In the second shock news story of the week, HP has announced that it will be ditching its webOS devices, including the recently launched HP TouchPad and the Pre3.
The news comes hot of the heels of Google's recent announcement about its acquisition of Motorola.
Unlike rivals Android and iOS, HP's webOS has failed to attract significant numbers of developers, despite some nifty features and a strong, yet relatively small fanbase. Cutting through much of the speculation as to why the company has made the decision to scrap its webOS so suddently, comments made as part of HP's Q3 earnings call state that: "The devices have not met internal milestones and financial targets."
The brand has hinted that it may try to bundle up its OS and sell it on, but no firm plans have yet been confirmed.
HP is also set to aquire Autonomy Corporation, which provides a range of software services. Following the acquisition, HP has said that it will consider selling off its Personal Systems Group (PSG), which includes its personal computers.
What does all this mean for the industry? Pocket-lint asked the people in the who know and here's what they had to say:
Charles Arthur, technology editor of the The Guardian:
"The events of this past week - Google buying Motorola mobility, IDC showing European PC sales falling 20% in the second quarter, and now HP getting out of hardware - have enormous long term implications. HP clearly thinks the world is post-PC, at least in terms of profit. That's very significant."
David Phelan, gadgets editor of Time Out:
"As a self-confessed fan of Palm, I'm deeply disappointed that an amazing company with great heritage has come to the end of its life this way. The TouchPad is a great piece of kit that just needed more apps to work well and every bit of app development will have stopped in its tracks this morning.
"If I was one of the (relatively few) people who had bought the TouchPad, I'd feel pretty betrayed that HP hadn't supported it better and longer - pulling the plug after a matter of weeks is cavalier and brutal. Mind you, people have written Palm's obituary repeatedly over the years, so let's hope there's life after HP - but I'm not holding my breath."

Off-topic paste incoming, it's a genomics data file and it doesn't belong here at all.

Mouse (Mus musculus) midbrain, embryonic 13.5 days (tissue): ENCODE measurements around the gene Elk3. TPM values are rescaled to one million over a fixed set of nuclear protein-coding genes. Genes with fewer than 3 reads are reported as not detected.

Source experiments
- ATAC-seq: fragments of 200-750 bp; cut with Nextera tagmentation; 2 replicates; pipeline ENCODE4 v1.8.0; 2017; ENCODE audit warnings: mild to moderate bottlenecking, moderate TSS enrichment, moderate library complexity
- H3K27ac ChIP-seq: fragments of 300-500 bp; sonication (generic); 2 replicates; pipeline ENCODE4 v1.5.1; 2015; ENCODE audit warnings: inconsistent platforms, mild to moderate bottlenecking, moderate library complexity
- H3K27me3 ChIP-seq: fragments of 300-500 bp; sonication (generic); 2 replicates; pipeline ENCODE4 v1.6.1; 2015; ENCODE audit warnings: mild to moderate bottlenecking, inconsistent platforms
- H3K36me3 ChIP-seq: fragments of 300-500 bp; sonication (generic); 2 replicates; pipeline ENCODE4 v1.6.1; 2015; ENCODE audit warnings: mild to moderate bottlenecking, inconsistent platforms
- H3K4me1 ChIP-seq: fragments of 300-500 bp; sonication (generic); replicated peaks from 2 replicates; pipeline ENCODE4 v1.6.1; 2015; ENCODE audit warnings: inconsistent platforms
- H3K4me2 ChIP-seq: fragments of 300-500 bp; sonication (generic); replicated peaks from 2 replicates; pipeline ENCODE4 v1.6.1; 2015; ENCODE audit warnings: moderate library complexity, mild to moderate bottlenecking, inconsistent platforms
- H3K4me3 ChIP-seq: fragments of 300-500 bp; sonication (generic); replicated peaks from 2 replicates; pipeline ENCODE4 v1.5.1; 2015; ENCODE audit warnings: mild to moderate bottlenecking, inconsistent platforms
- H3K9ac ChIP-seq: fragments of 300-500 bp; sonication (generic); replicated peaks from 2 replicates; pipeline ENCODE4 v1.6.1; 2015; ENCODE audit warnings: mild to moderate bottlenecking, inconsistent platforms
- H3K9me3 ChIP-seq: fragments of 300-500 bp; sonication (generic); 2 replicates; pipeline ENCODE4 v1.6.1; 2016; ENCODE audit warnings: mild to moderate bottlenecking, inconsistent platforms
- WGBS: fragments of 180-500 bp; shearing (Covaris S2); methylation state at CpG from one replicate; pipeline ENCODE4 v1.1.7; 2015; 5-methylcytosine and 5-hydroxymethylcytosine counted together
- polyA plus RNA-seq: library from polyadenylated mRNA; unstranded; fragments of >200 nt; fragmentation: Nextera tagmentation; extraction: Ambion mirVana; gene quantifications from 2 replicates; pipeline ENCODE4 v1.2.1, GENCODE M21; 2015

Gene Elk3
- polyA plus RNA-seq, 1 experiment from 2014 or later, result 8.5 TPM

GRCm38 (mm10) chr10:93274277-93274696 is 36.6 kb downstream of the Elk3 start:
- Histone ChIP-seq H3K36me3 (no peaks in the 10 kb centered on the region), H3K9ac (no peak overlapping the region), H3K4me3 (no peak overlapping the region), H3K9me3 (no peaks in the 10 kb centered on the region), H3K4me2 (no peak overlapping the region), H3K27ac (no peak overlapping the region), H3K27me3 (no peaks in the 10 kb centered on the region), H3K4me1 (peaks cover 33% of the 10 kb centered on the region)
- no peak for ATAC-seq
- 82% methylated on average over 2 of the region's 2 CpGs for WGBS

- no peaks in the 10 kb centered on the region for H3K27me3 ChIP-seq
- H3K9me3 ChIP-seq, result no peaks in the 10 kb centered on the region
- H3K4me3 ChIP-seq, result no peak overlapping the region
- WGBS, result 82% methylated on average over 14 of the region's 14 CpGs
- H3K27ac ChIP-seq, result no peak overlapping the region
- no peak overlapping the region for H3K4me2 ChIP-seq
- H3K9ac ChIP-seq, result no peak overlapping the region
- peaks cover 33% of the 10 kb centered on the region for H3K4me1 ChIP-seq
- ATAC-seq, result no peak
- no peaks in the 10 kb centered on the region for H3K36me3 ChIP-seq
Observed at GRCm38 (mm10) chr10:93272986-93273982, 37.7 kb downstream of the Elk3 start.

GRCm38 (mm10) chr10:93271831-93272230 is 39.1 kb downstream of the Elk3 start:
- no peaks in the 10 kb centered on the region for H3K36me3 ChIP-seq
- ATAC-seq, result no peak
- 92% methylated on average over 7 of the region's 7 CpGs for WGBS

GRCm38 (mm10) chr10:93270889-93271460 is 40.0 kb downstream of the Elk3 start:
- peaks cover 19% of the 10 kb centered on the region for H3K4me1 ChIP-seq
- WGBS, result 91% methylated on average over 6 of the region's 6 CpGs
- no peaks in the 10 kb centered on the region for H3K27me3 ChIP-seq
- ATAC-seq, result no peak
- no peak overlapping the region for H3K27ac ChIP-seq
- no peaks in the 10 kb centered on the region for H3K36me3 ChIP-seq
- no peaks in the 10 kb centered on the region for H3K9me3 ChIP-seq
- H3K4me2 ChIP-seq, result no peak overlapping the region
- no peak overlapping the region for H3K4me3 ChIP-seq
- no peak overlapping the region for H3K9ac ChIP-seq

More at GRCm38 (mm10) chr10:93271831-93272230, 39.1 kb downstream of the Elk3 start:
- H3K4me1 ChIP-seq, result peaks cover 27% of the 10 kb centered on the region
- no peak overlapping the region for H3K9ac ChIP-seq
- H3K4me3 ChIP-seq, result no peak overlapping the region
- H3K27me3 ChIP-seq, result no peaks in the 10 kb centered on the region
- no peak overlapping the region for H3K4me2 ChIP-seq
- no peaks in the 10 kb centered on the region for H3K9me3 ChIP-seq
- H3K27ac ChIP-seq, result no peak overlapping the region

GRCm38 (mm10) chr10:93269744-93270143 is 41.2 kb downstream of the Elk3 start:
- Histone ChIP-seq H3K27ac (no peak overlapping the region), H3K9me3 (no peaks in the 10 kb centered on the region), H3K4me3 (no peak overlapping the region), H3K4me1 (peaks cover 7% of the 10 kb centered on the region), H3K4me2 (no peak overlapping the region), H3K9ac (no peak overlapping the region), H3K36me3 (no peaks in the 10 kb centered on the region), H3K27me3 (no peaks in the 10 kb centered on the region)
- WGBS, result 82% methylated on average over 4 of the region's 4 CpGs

Matt Brian, Apple/mobile editor of The Next Web:
"With news emerging that HP has been testing webOS on the iPad and a number of other Qualcomm-powered devices, it might be the end of HP's webOS devices but the ecosystem may still have a chance of succeeding, especially if a vendor like HTC or Samsung looks into supporting it.
"With all the talk about licensing the OS, I would like to see it open-sourced, to give Android a run for its money and ensure the platform lives on - because let's face it, webOS was the only thing that attracted consumers to HP devices in the first place."
Michael Dell, chairman and CEO of Dell (commenting on Twitter):
"HP - they're calling it a separation but it feels like a divorce."
Rahul Sood, founder of VoodooPC 1991 ( sold to HP in 2006) - now a GM at Microsoft working in the entertainment business (commenting on Twitter):
"I believe webOS will get licensed to HTC - with the help of Beats, anything is possible. Makes way more sense."
A spokesperson from Nokia:
"Nokia does not comment or speculate on other vendor's actions."
That's what the rest of the industry had to say, but what about us?
Stuart Miles, founder and CEO of Pocket-lint commented:
“It’s clear that webOS hasn’t worked for HP and following massive losses and the inability to convince consumers that it’s a viable option, HP has dumped the handsets and the new TouchPad.
"Combine this with the move to sell off its Personal Systems Group division (the bit that looks after laptops and PCs) and HP is getting out of the consumer space almost altogether - it still has its printers of course.
"But the move raises plenty of questions. What happens to consumers who’ve just bought the TouchPad, and more interestingly what about the stock still in the channel?”
What's your take on the news? Do you own any webOS products?